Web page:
Eugenie Scott is the former (as of 2013) Executive Director of the National Center for Science Education. Among many other things, the NCSE was involved in the Kitzmiller v. Dover trial, serving as consultant to the plaintiffs. The topic of Dr. Scott’s talk was Why do people reject good science?, focusing specifically on two scientific topics: evolution and anthropogenic climate change.
She started out by bringing up the fact that there is a whole spectrum of opinions in the public: Some believe that nothing evolves, ever. Others, that the physical universe evolves, but not living things. Or that living things evolve, but not humans. There’s a similar range when dealing with climate change, regarding how much change is really happening, who’s responsible, and what we can (or should) do about it.
The big sticking point is usually the consequences of evolution or climate change with people’s particular beliefs. If evolution is true, there’s no heaven, no god, etc… and we lose big.
If climate change is true, it’ll be socialism and government intervention.
There are three “pillars of rejection”: science, ideology, and culture. The first is simple, and it’s all about questioning the science, sowing doubt, and cherry-picking data. Tobacco companies have been doing it for decades.
Ideology is about being part of an in-group. For evolution, it’s being a conservative Christian. However, for global warming the in-group is political conservatives—a distinct group, though there’s a lot of overlap—who hold a strong belief in capitalism, small government, etc… Also libertarians, though in practice I’m really not clear on the distinction.
Culture is a much broader topic, but I guess it can cover any meme that helps blur the line between bad science and bad, but isn’t overtly questioning the science or propping up the ideology: a good example is those “academic freedom” bills that are in fact only used to restrict the teaching of evolution and more recently climate change. Dr. Scott made the excellent point that underneath their pretty rhethoric they blur the line between the role of students and scientists. Normally scientific ideas get tested, then accepted, then eventually trickle down to schools. But anti-creationists and climate-change deniers want ideas to go to the schools right away, without testing, thus bypassing the hard work of actual scientists.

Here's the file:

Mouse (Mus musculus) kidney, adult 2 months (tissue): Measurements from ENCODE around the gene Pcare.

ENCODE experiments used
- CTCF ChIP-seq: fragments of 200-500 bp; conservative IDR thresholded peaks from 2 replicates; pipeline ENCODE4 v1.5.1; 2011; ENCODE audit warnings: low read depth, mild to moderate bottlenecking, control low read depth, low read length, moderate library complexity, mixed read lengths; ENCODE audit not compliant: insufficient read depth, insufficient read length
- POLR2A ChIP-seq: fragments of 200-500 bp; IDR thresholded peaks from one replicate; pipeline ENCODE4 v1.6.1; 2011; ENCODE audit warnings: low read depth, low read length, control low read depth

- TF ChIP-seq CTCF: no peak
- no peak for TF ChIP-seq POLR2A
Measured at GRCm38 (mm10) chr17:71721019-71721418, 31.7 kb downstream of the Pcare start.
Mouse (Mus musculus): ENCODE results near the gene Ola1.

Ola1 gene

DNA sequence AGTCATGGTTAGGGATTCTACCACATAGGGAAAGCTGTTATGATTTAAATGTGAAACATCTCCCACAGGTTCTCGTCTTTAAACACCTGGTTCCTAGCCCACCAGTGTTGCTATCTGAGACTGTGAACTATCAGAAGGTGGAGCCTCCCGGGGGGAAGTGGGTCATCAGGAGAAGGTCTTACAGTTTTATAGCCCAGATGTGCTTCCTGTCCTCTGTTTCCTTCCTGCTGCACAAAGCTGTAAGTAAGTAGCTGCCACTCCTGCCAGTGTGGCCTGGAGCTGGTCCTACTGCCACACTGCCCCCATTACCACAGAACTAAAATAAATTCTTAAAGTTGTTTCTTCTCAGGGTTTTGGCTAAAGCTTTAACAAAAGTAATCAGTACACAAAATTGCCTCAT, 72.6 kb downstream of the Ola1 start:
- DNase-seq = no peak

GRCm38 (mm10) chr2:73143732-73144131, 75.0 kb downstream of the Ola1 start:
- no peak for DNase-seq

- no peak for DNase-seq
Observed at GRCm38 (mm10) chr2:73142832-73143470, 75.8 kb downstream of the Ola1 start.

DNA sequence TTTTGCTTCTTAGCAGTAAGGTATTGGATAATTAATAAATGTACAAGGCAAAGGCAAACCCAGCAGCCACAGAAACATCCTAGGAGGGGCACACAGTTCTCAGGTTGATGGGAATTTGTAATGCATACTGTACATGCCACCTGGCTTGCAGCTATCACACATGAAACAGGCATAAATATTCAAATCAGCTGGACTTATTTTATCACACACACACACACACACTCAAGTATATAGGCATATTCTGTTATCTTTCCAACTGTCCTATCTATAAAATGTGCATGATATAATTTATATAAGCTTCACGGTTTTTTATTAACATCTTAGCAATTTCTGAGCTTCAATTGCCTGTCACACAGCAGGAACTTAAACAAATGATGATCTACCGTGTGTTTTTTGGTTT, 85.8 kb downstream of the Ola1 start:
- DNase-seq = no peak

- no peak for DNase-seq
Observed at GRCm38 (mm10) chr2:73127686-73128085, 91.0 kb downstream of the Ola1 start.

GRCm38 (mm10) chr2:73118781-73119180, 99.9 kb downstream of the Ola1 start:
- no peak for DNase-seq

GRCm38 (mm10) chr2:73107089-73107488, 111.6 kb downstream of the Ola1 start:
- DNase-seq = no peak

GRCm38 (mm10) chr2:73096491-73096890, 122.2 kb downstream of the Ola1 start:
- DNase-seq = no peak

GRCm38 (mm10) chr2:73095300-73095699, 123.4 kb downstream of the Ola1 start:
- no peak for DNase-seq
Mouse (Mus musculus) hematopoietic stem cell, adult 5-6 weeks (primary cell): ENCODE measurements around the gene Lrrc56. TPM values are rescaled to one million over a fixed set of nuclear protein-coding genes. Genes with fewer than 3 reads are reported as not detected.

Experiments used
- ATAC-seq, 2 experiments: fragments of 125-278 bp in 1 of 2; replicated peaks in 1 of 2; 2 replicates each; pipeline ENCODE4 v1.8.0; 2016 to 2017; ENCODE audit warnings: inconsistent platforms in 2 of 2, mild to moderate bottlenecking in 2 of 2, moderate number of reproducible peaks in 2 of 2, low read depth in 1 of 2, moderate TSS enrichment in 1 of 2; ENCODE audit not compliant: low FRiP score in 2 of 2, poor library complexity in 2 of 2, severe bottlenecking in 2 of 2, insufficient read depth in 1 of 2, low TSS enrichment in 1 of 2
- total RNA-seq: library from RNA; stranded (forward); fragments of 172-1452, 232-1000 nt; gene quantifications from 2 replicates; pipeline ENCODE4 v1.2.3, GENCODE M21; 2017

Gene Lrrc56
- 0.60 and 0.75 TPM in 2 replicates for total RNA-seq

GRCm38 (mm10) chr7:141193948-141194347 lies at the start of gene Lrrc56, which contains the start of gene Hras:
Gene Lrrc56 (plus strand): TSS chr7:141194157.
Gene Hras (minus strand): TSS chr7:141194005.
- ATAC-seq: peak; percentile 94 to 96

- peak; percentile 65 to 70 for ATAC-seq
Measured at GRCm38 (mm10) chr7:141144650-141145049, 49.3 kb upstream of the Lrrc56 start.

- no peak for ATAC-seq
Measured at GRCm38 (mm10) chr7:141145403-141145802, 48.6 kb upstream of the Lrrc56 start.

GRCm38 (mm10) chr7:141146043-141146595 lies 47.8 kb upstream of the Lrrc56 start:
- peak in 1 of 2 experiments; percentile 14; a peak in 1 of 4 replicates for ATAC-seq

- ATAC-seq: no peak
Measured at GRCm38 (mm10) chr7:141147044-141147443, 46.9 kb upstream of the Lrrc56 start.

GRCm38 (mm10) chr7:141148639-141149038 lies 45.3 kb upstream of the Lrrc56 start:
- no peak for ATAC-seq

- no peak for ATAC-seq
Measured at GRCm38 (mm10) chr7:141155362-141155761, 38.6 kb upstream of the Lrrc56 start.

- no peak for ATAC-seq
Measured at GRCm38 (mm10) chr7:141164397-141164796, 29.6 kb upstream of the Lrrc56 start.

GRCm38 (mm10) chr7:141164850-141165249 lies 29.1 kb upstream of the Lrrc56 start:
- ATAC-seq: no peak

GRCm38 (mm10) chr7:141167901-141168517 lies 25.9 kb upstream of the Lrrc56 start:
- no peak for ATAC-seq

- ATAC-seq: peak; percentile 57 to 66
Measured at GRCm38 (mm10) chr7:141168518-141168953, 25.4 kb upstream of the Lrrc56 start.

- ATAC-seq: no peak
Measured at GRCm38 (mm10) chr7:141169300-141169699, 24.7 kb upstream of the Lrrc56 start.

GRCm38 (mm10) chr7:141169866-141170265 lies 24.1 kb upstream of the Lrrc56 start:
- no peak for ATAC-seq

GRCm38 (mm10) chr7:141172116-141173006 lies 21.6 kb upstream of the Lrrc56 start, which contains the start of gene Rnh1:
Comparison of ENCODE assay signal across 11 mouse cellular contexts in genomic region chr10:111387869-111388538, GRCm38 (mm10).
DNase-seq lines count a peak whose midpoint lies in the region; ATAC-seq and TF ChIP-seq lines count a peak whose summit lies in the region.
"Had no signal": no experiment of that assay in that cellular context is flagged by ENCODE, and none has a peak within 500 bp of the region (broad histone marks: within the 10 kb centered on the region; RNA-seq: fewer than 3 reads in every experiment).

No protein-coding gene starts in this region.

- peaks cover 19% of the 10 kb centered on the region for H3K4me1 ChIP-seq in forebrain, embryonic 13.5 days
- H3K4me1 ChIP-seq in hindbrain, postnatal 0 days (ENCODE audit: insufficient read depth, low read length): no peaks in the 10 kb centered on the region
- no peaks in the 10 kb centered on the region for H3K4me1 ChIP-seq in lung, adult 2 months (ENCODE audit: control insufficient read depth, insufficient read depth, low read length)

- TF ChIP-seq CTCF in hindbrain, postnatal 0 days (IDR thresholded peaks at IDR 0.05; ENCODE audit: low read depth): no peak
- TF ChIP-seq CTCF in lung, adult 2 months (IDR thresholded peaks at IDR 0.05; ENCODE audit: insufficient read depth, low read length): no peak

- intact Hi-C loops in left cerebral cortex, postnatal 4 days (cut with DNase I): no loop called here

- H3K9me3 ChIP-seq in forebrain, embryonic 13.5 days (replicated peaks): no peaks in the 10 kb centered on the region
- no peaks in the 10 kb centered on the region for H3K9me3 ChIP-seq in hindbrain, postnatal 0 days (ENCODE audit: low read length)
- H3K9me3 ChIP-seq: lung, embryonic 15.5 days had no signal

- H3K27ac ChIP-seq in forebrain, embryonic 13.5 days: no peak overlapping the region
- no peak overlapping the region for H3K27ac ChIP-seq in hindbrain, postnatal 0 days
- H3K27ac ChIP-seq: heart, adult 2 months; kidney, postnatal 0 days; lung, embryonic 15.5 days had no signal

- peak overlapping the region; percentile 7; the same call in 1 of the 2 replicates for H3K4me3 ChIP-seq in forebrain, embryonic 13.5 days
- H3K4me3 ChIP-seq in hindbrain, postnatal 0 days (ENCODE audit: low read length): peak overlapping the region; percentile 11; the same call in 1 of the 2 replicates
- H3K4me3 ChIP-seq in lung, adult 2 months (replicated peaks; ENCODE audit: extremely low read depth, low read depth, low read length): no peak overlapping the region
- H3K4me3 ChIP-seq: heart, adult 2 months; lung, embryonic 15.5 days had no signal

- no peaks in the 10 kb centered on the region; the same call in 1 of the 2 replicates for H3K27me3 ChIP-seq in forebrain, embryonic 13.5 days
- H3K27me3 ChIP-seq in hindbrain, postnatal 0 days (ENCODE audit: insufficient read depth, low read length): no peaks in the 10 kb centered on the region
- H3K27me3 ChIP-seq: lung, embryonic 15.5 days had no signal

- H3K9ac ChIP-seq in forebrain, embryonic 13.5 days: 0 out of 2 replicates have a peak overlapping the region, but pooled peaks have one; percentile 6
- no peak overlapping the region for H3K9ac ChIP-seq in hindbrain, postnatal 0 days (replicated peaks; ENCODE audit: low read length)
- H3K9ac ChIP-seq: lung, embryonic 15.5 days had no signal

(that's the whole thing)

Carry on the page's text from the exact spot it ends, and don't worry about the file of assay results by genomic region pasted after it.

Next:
She concludes that the science is necessary, but not sufficient. Denial comes from ideology and culture, and those can’t be changed so easily. Deniers, in addition to thinking of the questions in very black-and-white terms, usually also see them as a zero-sum game: they have to give up something if “the other guy” wins.
For a message to be more easily accepted, the consequences can’t be too bad, and the bearer has to be someone they trust. Therefore it’s important to build connections with open-minded political moderates and conservatives, as well as evolution-accepting Christians, so that they in turn can connect to members of their groups.
That caused a fair amount of discussion afterwards amongst my friends. On the one hand, it can seem like ignoring freethinker groups who do a lot of the dirty work of stopping bullshit from spreading. But on the other hand, I think it’s a very necessary pragmatic move because the NCSE’s mandate is not to spread atheism, but to support science education. Mind you, a lot of that will involve going against fundamentalists, but for that we need religious allies to talk the talk and swell our numbers. Atheists alone won’t cut it.
One way to see it is like the queer rights movement. It’s well-known through surveys that one tends to be much more supportive of queer rights if one has a queer friend or loved one, no matter what your original view or ideology. And the movement, then and now, needs the support of those straight & cis allies otherwise it really couldn’t go very far.